WATCH: U.S. activists protest possible military action
After the vote in London on August 29, the White House said U.S.-led strikes were still possible without the involvement of Britain, the United States' closest ally.
A statement said President Barack Obama's decisions "will be guided by what is in the best interests of the United States."
The Syrian government denies it used chemical weapons and has blamed rebels of carrying out the attack to trigger Western intervention.
British lawmakers opposed to military strikes had raised concerns that United Nations' investigators have not yet reported on their probe of the alleged attack, and that the UN Security Council has not voted in support of any outside military action.
Prime Minister David Cameron accepted the defeat for his government, saying he will not override the will of parliament.
"I strongly believe in the need for a tough response to the use of chemical weapons, but I also believe in respecting the will of this House of Commons," he said. "It is very clear tonight that while the House has not passed a motion, it is clear to me that the British Parliament, reflecting the views of the British people, does not want to see British military action -- I get that, and the government will act accordingly."
French President Francois Hollande said the British Parliament's decision would not affect his government's support for "proportional and firm action" against Assad's regime.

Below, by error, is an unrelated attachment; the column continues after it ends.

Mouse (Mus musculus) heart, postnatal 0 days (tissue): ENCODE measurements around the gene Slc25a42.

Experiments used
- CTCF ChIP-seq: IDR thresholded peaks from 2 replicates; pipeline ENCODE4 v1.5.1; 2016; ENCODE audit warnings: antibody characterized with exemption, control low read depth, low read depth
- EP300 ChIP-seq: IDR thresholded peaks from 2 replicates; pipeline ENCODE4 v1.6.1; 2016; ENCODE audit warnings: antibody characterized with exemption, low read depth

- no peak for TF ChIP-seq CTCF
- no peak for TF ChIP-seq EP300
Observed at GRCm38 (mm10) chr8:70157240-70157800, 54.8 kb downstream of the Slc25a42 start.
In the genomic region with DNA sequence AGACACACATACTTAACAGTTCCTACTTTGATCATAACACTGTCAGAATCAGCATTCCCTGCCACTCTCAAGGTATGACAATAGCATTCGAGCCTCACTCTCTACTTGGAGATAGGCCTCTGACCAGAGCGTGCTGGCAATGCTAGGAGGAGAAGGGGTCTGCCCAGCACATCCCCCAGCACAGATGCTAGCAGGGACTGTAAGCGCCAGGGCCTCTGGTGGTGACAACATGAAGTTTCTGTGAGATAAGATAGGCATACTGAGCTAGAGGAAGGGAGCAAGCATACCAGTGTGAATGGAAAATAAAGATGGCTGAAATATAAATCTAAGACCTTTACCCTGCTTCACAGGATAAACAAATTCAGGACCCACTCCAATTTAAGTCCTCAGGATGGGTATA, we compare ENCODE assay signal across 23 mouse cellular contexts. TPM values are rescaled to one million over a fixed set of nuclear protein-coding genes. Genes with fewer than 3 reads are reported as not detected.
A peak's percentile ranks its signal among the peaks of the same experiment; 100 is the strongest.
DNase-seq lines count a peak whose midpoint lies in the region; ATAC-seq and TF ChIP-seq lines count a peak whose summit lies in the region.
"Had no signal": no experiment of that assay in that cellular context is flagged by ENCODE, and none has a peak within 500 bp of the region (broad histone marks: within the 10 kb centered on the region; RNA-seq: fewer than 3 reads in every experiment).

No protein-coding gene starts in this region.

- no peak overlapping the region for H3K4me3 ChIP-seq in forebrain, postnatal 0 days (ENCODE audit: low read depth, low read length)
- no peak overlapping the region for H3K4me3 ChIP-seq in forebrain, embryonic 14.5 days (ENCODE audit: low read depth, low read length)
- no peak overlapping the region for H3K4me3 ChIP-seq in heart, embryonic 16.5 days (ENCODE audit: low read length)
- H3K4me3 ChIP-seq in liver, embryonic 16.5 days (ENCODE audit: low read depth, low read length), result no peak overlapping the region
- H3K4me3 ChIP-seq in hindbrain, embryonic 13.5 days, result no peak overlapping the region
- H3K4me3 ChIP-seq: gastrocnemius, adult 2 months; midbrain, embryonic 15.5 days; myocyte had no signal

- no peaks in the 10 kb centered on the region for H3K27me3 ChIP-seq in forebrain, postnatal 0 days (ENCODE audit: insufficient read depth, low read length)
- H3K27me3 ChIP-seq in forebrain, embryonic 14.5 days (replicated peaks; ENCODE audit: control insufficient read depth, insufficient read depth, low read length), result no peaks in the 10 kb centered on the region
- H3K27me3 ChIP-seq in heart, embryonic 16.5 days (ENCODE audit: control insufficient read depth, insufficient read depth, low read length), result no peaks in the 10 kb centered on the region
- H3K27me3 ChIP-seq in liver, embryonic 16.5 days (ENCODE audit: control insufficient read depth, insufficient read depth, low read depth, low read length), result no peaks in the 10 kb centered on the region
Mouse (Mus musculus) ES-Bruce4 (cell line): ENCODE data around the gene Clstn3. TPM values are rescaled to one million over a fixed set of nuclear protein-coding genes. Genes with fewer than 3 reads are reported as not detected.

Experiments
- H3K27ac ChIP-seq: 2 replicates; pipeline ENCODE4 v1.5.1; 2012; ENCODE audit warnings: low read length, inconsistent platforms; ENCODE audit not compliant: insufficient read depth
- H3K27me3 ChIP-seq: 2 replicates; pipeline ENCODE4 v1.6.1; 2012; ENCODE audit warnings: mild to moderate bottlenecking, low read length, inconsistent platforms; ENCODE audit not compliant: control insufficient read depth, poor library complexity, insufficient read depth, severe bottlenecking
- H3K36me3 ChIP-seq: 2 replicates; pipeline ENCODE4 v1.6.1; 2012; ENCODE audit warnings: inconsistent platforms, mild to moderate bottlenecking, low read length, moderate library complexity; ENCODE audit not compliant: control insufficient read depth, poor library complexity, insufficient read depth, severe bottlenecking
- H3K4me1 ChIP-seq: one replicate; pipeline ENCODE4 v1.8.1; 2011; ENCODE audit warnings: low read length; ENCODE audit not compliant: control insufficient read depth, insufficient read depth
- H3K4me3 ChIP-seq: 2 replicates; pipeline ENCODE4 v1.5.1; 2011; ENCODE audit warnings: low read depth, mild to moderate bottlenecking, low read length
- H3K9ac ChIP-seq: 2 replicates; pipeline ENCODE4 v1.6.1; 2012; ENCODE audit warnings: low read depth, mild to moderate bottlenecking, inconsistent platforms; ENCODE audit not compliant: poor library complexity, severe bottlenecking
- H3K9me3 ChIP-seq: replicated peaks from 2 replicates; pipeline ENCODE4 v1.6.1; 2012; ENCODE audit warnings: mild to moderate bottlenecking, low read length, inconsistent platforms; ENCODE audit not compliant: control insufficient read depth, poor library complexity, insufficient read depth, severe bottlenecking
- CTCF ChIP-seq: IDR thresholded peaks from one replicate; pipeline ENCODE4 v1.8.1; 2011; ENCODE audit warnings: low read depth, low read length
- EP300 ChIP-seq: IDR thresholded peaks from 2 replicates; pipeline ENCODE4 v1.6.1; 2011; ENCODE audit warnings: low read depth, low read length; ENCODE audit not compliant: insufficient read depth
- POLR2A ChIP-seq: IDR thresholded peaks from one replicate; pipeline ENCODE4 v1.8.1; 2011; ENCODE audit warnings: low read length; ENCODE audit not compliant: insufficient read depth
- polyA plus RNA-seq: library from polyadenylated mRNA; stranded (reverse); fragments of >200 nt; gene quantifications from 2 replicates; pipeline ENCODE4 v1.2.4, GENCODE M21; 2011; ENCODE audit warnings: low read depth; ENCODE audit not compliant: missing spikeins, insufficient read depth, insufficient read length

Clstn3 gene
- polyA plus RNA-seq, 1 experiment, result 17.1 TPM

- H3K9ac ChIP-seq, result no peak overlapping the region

NATO chief Anders Fogh Rasmussen said the Western alliance would not be part of any strikes against Syria but also told reporters that the alleged use of chemical weapons demands “an international response, so it doesn't happen again."
A German government spokesman said "we haven't considered any German military participation and still aren't doing so."
A senior aide to Russian President Vladimir Putin said a military strike against Syria without UN approval would deal a "serious blow to the entire system of world order." Yuri Ushakov said the British vote showed "people were beginning to understand" the dangers of military action.
Russia, a strong Syrian ally, has blocked any measure at the UN Security Council that would authorize the use of force against Assad's regime.
On August 30, UN weapons inspectors visited a hospital in a government-held area of Damascus where soldiers affected by an apparent poison gas attack are reportedly being treated.
The UN inspectors plan to leave Syria by August 31.
Assad said on August 29 that Syria was ready to "defend itself against any aggression."
Israel Deploys Defense System
Meanwhile, in related news, Prime Minister Benjamin Netanyahu has announced that Israel has deployed its "Iron Dome" missile-defense system to guard against any attacks linked to the conflict in neighboring Syria.
Netanyahu said Israel is not involved in Syria’s civil war but is prepared to respond forcefully if it comes under attack. Israeli authorities have also ordered what’s described as a small-scale call-up of reserve soldiers, while queues have formed at some locations as ordinary Israelis seek to acquire gas masks.
Reports say that in an escalating conflict, U.S. ally Israel could face attacks from Syrian forces or the Shi’ite militant organization Hizballah, an ally of the Syrian regime.